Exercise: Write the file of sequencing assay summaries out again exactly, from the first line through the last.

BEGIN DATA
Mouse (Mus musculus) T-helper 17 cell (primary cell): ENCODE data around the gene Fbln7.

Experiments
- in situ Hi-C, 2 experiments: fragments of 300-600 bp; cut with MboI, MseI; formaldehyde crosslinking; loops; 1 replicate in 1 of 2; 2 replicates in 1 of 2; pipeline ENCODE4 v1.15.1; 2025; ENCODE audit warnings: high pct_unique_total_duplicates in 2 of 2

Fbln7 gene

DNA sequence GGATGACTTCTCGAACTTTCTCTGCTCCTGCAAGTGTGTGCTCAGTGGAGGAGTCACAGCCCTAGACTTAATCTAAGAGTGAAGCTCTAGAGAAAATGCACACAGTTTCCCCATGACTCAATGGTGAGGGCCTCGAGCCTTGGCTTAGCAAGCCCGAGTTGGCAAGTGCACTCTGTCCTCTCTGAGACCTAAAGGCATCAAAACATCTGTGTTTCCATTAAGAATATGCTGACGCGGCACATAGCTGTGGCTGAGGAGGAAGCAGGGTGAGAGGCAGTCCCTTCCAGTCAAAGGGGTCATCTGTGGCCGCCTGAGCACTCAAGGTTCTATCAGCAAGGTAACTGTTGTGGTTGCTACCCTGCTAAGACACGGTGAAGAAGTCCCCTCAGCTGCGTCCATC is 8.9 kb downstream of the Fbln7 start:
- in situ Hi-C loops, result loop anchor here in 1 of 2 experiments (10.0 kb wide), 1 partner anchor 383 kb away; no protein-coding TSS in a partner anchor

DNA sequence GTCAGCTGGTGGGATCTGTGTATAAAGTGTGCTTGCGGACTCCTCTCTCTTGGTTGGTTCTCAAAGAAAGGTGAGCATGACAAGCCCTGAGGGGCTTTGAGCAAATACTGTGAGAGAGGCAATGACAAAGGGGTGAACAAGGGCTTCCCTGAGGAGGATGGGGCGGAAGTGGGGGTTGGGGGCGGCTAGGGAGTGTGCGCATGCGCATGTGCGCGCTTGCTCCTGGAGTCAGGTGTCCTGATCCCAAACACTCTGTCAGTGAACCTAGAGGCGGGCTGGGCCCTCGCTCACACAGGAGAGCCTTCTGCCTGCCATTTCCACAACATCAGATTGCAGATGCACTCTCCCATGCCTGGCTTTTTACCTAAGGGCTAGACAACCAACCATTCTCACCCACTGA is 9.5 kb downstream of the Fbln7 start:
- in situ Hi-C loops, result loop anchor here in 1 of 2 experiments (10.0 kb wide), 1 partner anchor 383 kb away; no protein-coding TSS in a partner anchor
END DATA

Mouse (Mus musculus) T-helper 17 cell (primary cell): ENCODE data around the gene Fbln7.

Experiments
- in situ Hi-C, 2 experiments: fragments of 300-600 bp; cut with MboI, MseI; formaldehyde crosslinking; loops; 1 replicate in 1 of 2; 2 replicates in 1 of 2; pipeline ENCODE4 v1.15.1; 2025; ENCODE audit warnings: high pct_unique_total_duplicates in 2 of 2

Fbln7 gene

DNA sequence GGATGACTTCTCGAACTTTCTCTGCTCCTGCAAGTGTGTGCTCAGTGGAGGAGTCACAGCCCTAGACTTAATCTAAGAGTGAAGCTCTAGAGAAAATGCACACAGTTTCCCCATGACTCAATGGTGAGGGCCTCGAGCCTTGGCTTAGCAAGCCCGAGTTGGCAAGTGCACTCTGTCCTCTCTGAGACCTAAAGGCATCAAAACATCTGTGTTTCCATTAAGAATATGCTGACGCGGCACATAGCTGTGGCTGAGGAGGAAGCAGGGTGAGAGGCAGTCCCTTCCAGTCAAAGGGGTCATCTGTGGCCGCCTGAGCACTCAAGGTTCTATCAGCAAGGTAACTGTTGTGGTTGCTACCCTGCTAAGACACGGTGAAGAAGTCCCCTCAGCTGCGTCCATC is 8.9 kb downstream of the Fbln7 start:
- in situ Hi-C loops, result loop anchor here in 1 of 2 experiments (10.0 kb wide), 1 partner anchor 383 kb away; no protein-coding TSS in a partner anchor

DNA sequence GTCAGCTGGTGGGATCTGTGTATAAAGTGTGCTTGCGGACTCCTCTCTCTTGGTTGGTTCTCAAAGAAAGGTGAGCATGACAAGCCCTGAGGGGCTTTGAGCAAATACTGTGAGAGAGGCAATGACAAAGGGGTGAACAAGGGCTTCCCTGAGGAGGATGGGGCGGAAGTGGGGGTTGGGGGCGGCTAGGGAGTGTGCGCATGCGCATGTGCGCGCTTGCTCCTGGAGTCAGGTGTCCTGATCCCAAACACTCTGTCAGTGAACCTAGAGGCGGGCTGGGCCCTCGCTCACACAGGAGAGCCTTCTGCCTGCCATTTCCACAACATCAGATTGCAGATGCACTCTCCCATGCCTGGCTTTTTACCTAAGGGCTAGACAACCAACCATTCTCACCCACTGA is 9.5 kb downstream of the Fbln7 start:
- in situ Hi-C loops, result loop anchor here in 1 of 2 experiments (10.0 kb wide), 1 partner anchor 383 kb away; no protein-coding TSS in a partner anchor